The energy sector is of fundamental importance to the Azerbaijani economy. Petroleum products account for over 90% of Azerbaijan’s exports, and the oil and gas industry makes up a large but fluctuating share of the economy. Oil and gas accounted for 33% of Azerbaijan’s GDP in 2016 when oil prices were low (USD 46.4 per barrel of Brent crude) and 50% in 2011 when oil prices were higher (USD 112 per barrel) (Deloitte, 2017[33]). To export its oil and gas to Turkey and onwards to Europe, Azerbaijan has several pipelines that cross its neighbour, Georgia: the Baku-Tbilisi-Ceyhan (BTC) pipeline, Baku-Tbilisi-Erzurum (BTE) pipeline and the Trans-Anatolian Natural Gas Pipeline (TANAP) (Emerging Markets Forum, 2019[34]).

Azerbaijan’s electricity generation relies on its hydrocarbon resources; natural gas-fired power plants generate 93% of the country’s electricity (Figure 2.9). Historically, Azerbaijan relied more heavily on oil-fired power plants than on cleaner burning natural gas-fired plants. The former accounted for 66% of generated electricity in 1995 compared to just 16.9% for natural gas, but by the 2000s natural gas-fired electricity generation had surpassed oil-fired power. Hydroelectric dams are also an important part of Azerbaijan’s electricity mix, although their share has varied considerably in the past decade. Hydro accounted for 6% (1.6 TWh) of the country’s electricity in 2019, which is considerably less than in 2010 (18%, 3.4 TWh). Azerbaijan also began generating electricity from waste incineration in the 2010s; since 2016 waste accounts for 1% of power generation. Other renewables also account for small but increasing fractions of Azerbaijan’s electricity mix: Wind and solar photovoltaics (PV) generated 105 MWh (0.4%) and 44 MWh (0.17%) respectively in 2019 compared to 1 MWh (0.005%) in 2010 for wind and 5 MWh (0.02%) in 2015 for solar PV (IEA, 2018[35]).

Azerbaijan, as a result of its hydrocarbon reserves, is a net energy exporter and does not face the same energy security concerns as its neighbour Georgia. It exported 33 Mt of oil in 2017 making it the third largest oil exporter in the former Soviet Union after the Russian Federation and Kazakhstan. It is also an exporter of oil products (1.1 Mtoe in 2017), natural gas (7.4 Mtoe in 2017) and electricity (0.1 Mtoe in 2017) (IEA, 2019[37]).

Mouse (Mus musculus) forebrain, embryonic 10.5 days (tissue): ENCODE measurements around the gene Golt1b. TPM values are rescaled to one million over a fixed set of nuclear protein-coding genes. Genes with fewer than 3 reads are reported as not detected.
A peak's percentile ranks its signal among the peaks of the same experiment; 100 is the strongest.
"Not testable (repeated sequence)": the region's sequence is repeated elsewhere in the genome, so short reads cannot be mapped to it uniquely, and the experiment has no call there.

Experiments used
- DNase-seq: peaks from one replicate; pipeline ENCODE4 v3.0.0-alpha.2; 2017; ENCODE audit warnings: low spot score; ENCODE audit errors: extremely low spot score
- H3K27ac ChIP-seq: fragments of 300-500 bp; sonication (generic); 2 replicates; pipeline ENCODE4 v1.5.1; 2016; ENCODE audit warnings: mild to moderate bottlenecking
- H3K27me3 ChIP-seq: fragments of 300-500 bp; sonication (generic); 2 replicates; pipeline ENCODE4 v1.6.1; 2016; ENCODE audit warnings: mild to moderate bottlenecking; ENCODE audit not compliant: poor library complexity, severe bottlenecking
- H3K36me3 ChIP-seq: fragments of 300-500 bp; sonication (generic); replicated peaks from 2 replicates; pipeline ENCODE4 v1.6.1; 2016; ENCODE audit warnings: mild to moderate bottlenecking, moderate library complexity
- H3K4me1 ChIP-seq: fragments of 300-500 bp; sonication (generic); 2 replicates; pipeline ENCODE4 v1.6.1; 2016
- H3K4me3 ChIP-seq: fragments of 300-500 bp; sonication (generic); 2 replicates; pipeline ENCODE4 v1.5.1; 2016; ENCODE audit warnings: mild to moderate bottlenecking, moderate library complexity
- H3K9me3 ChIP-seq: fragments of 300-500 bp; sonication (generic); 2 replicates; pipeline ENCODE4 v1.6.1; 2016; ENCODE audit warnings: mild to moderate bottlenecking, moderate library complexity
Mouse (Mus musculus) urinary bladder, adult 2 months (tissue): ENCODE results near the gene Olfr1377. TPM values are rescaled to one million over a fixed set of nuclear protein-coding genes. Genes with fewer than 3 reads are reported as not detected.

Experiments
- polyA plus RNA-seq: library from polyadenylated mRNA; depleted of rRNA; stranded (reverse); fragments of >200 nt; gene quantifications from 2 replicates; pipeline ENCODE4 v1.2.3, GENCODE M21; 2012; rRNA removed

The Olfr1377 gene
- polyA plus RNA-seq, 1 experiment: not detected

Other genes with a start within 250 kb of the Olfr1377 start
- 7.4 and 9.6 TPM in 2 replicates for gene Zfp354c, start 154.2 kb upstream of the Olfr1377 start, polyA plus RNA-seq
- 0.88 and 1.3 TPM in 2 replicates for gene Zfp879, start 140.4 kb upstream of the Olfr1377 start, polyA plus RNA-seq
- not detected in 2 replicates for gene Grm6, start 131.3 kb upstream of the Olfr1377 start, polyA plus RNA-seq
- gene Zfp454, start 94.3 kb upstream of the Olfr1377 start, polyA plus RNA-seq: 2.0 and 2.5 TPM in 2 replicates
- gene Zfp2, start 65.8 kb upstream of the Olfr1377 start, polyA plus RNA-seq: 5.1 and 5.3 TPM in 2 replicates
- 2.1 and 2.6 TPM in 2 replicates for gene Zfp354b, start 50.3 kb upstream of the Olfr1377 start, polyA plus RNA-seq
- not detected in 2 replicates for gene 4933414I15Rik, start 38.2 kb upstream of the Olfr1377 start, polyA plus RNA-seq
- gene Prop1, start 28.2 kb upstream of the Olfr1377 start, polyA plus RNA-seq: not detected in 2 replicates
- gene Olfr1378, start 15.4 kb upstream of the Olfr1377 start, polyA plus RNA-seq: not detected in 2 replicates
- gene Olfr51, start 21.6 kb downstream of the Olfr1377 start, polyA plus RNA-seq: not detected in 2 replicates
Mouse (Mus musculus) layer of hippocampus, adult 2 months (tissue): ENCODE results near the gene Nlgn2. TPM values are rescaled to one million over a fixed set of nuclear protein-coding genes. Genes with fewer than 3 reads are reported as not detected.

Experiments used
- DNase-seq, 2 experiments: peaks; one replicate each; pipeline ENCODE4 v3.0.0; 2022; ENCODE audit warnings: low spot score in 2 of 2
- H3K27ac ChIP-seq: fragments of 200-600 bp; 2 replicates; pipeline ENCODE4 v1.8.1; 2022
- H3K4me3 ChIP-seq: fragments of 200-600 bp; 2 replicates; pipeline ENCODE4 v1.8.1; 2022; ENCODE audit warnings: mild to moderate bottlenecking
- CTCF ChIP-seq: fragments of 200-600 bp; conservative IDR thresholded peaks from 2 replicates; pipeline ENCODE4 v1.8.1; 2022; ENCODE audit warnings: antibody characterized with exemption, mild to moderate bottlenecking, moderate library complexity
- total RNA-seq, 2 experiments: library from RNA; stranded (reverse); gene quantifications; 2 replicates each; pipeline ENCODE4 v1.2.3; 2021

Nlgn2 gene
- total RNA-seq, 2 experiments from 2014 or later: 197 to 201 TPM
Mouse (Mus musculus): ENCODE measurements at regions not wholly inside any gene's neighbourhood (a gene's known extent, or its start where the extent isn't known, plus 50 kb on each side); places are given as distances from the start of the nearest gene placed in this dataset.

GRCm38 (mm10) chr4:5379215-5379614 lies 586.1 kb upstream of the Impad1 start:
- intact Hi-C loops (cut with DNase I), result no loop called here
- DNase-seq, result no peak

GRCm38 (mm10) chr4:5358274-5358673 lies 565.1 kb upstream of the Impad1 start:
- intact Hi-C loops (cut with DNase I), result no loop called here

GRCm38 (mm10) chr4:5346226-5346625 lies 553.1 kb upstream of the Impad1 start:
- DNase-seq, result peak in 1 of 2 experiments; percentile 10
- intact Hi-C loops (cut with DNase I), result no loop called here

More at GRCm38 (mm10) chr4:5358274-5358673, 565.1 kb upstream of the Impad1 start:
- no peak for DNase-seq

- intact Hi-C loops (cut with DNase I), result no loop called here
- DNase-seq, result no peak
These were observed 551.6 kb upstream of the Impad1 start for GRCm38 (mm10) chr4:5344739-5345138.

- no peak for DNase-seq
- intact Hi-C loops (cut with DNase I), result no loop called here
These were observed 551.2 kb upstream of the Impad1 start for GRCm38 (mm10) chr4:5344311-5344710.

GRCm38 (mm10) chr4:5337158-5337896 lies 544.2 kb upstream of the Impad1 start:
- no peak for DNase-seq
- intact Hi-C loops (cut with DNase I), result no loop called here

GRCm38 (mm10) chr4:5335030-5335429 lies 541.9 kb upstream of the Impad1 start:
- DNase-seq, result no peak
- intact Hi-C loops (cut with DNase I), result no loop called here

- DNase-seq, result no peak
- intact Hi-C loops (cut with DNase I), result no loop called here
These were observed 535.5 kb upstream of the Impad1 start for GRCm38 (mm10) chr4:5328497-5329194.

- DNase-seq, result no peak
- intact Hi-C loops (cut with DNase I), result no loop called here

Although the government of Azerbaijan identifies economic diversification and strengthening of the ‘non-oil sector’ as key priorities in its development strategy Azerbaijan-2020, many of its energy-related goals support the continued dominance of oil and gas in the energy sector and economy more widely. Azerbaijan-2020 singles out Phase 2 of the Shah Deniz gas field and its connection to the Trans-Anatolian natural gas pipeline (TANAP) as priorities (Government of Azerbaijan, 2012[23]). Since the OECD’s last review of Azerbaijan’s infrastructure plans, both projects have reached completion.

The government has set a number of targets related to renewable energy use and energy efficiency. The National Strategy of Azerbaijan on the Use of Alternative and Renewable Energy Sources (2015-2020) aimed to increase the share of renewables in electricity generation to 20% and in total energy consumption to 9.7% by 2020 (EaPGREEN, 2016[38]). Renewables development by 2020 fell short of these targets. The Strategic Roadmap on Development of Utilities sets the following goals for diversifying the country’s installed capacity for electricity generation: 350 MW of wind, 50 MW of solar and 20 MW of bioenergy by 2020 (President of Azerbaijan, 2016[39]). By 2019, installed capacity was well below targets: 66 MW of wind, 35 MW of solar, 44 MW of solid waste incineration and 1 MW of biogas (State Statistical Committee of the Republic of Azerbaijan, 2020[40]). In 2020, the Ministry of Energy of Azerbaijan announced that its new target is to increase the share of renewables in installed capacity to 30% by 2030 (Ministry of Energy of the Republic of Azerbaijan, 2020[41]).